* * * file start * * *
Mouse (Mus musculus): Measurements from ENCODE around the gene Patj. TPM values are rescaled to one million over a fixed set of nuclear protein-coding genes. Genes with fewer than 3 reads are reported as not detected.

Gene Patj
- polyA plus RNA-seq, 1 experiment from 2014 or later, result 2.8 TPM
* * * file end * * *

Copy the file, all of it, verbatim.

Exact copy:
Mouse (Mus musculus): Measurements from ENCODE around the gene Patj. TPM values are rescaled to one million over a fixed set of nuclear protein-coding genes. Genes with fewer than 3 reads are reported as not detected.

Gene Patj
- polyA plus RNA-seq, 1 experiment from 2014 or later, result 2.8 TPM